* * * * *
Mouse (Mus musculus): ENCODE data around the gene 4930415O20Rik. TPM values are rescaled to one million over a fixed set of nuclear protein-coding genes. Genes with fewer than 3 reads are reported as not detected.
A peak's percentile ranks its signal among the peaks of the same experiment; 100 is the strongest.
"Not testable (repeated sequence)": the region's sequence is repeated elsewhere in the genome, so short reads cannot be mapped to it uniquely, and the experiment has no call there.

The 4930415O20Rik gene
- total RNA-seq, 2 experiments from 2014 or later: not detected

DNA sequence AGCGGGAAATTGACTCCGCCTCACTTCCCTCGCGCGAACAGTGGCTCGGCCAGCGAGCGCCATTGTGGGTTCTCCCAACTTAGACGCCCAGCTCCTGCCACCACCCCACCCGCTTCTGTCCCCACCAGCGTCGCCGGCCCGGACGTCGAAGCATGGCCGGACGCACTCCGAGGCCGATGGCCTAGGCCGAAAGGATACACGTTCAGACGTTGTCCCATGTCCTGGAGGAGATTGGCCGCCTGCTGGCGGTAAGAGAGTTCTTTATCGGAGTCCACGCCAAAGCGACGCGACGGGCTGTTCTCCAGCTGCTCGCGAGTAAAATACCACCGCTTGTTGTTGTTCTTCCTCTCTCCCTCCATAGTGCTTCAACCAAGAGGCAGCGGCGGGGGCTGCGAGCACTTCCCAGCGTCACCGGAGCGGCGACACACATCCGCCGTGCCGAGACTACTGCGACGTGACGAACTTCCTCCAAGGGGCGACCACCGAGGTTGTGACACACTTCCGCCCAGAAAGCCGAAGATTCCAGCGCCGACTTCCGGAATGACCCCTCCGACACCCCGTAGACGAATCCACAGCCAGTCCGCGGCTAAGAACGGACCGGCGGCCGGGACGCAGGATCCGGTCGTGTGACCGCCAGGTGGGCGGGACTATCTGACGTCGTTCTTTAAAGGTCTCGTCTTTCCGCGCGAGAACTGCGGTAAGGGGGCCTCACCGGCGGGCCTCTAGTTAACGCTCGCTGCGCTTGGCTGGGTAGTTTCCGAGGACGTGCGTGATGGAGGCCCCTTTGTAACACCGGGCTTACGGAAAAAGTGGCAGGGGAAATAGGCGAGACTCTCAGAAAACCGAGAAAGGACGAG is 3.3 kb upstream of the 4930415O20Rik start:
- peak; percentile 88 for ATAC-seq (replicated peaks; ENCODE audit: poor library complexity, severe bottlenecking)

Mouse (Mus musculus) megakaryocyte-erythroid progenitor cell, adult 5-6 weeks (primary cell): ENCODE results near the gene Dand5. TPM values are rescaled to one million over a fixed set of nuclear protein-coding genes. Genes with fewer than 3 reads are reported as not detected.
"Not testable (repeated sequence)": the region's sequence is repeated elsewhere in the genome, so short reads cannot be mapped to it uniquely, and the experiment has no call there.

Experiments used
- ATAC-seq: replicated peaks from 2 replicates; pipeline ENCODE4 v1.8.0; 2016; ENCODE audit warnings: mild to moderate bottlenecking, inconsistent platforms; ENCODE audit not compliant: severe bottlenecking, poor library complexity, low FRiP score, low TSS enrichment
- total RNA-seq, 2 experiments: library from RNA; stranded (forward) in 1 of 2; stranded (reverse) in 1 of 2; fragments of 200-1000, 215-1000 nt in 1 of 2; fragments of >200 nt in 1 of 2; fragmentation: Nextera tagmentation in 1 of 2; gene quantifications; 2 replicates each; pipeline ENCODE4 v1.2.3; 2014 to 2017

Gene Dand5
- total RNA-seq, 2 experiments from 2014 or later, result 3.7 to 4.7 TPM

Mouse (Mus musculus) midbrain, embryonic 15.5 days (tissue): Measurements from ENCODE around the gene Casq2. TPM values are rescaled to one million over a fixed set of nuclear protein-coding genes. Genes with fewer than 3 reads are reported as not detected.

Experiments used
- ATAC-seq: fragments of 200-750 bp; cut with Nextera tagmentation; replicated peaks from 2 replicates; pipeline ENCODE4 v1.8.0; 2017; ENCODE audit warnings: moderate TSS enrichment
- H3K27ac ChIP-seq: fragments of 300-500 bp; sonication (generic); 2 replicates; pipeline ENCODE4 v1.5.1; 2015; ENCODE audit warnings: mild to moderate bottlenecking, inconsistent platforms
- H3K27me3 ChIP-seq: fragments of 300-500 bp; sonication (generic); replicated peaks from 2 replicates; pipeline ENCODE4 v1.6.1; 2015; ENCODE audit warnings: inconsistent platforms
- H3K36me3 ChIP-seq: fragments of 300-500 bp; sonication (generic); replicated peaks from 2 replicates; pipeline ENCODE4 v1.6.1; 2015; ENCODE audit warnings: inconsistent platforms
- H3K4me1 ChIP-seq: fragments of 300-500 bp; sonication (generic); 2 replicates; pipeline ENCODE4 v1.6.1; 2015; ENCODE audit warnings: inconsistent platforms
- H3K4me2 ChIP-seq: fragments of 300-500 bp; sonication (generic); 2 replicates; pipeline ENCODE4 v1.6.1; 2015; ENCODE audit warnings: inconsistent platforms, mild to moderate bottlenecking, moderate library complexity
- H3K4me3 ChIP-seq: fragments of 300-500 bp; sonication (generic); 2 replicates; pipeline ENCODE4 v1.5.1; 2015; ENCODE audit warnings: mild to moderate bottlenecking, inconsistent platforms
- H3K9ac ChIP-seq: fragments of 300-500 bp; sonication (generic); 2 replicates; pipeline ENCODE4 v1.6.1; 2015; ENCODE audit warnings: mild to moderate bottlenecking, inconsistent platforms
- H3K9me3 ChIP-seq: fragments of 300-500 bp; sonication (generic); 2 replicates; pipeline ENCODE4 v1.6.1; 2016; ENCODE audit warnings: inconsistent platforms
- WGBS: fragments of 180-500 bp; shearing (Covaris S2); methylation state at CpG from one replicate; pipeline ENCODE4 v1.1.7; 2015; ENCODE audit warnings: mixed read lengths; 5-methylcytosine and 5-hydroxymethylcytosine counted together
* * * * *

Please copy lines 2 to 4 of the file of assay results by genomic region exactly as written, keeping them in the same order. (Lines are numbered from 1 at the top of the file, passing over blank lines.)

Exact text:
A peak's percentile ranks its signal among the peaks of the same experiment; 100 is the strongest.
"Not testable (repeated sequence)": the region's sequence is repeated elsewhere in the genome, so short reads cannot be mapped to it uniquely, and the experiment has no call there.

The 4930415O20Rik gene